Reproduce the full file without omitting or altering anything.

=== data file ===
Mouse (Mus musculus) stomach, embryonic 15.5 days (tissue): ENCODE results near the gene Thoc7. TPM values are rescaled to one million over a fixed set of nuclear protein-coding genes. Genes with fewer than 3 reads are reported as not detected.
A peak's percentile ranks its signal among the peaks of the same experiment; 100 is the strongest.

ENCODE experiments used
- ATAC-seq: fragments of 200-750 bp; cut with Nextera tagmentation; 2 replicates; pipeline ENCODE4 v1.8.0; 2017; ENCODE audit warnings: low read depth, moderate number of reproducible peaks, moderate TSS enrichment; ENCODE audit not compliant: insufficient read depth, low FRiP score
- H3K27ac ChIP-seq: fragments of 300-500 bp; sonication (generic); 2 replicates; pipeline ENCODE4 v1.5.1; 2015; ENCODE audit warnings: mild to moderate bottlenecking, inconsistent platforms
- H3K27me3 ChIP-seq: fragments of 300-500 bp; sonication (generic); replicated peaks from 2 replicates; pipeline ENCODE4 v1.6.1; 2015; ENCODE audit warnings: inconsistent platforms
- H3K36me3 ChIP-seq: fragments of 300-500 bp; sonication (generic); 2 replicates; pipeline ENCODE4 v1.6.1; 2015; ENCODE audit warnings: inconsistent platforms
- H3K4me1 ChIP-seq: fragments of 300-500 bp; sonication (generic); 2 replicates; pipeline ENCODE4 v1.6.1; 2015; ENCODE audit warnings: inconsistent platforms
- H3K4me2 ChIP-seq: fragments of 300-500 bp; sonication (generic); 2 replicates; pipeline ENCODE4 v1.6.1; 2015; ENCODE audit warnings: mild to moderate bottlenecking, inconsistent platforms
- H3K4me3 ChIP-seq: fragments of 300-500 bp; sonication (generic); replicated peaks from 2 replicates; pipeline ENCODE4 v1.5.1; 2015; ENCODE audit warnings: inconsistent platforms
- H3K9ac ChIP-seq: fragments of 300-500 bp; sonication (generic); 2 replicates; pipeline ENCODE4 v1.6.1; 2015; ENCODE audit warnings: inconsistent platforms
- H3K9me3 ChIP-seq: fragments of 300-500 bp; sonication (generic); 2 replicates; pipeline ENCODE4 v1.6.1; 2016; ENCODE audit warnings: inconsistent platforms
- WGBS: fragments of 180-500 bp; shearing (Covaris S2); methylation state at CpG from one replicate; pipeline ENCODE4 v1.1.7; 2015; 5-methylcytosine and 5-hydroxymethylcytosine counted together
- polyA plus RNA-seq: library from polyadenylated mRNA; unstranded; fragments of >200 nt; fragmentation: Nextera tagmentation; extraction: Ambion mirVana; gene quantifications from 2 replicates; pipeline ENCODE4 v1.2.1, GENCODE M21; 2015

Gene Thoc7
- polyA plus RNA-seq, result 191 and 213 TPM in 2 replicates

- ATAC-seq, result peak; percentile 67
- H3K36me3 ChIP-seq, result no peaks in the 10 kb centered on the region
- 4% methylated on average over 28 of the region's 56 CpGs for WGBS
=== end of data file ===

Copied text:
Mouse (Mus musculus) stomach, embryonic 15.5 days (tissue): ENCODE results near the gene Thoc7. TPM values are rescaled to one million over a fixed set of nuclear protein-coding genes. Genes with fewer than 3 reads are reported as not detected.
A peak's percentile ranks its signal among the peaks of the same experiment; 100 is the strongest.

ENCODE experiments used
- ATAC-seq: fragments of 200-750 bp; cut with Nextera tagmentation; 2 replicates; pipeline ENCODE4 v1.8.0; 2017; ENCODE audit warnings: low read depth, moderate number of reproducible peaks, moderate TSS enrichment; ENCODE audit not compliant: insufficient read depth, low FRiP score
- H3K27ac ChIP-seq: fragments of 300-500 bp; sonication (generic); 2 replicates; pipeline ENCODE4 v1.5.1; 2015; ENCODE audit warnings: mild to moderate bottlenecking, inconsistent platforms
- H3K27me3 ChIP-seq: fragments of 300-500 bp; sonication (generic); replicated peaks from 2 replicates; pipeline ENCODE4 v1.6.1; 2015; ENCODE audit warnings: inconsistent platforms
- H3K36me3 ChIP-seq: fragments of 300-500 bp; sonication (generic); 2 replicates; pipeline ENCODE4 v1.6.1; 2015; ENCODE audit warnings: inconsistent platforms
- H3K4me1 ChIP-seq: fragments of 300-500 bp; sonication (generic); 2 replicates; pipeline ENCODE4 v1.6.1; 2015; ENCODE audit warnings: inconsistent platforms
- H3K4me2 ChIP-seq: fragments of 300-500 bp; sonication (generic); 2 replicates; pipeline ENCODE4 v1.6.1; 2015; ENCODE audit warnings: mild to moderate bottlenecking, inconsistent platforms
- H3K4me3 ChIP-seq: fragments of 300-500 bp; sonication (generic); replicated peaks from 2 replicates; pipeline ENCODE4 v1.5.1; 2015; ENCODE audit warnings: inconsistent platforms
- H3K9ac ChIP-seq: fragments of 300-500 bp; sonication (generic); 2 replicates; pipeline ENCODE4 v1.6.1; 2015; ENCODE audit warnings: inconsistent platforms
- H3K9me3 ChIP-seq: fragments of 300-500 bp; sonication (generic); 2 replicates; pipeline ENCODE4 v1.6.1; 2016; ENCODE audit warnings: inconsistent platforms
- WGBS: fragments of 180-500 bp; shearing (Covaris S2); methylation state at CpG from one replicate; pipeline ENCODE4 v1.1.7; 2015; 5-methylcytosine and 5-hydroxymethylcytosine counted together
- polyA plus RNA-seq: library from polyadenylated mRNA; unstranded; fragments of >200 nt; fragmentation: Nextera tagmentation; extraction: Ambion mirVana; gene quantifications from 2 replicates; pipeline ENCODE4 v1.2.1, GENCODE M21; 2015

Gene Thoc7
- polyA plus RNA-seq, result 191 and 213 TPM in 2 replicates

- ATAC-seq, result peak; percentile 67
- H3K36me3 ChIP-seq, result no peaks in the 10 kb centered on the region
- 4% methylated on average over 28 of the region's 56 CpGs for WGBS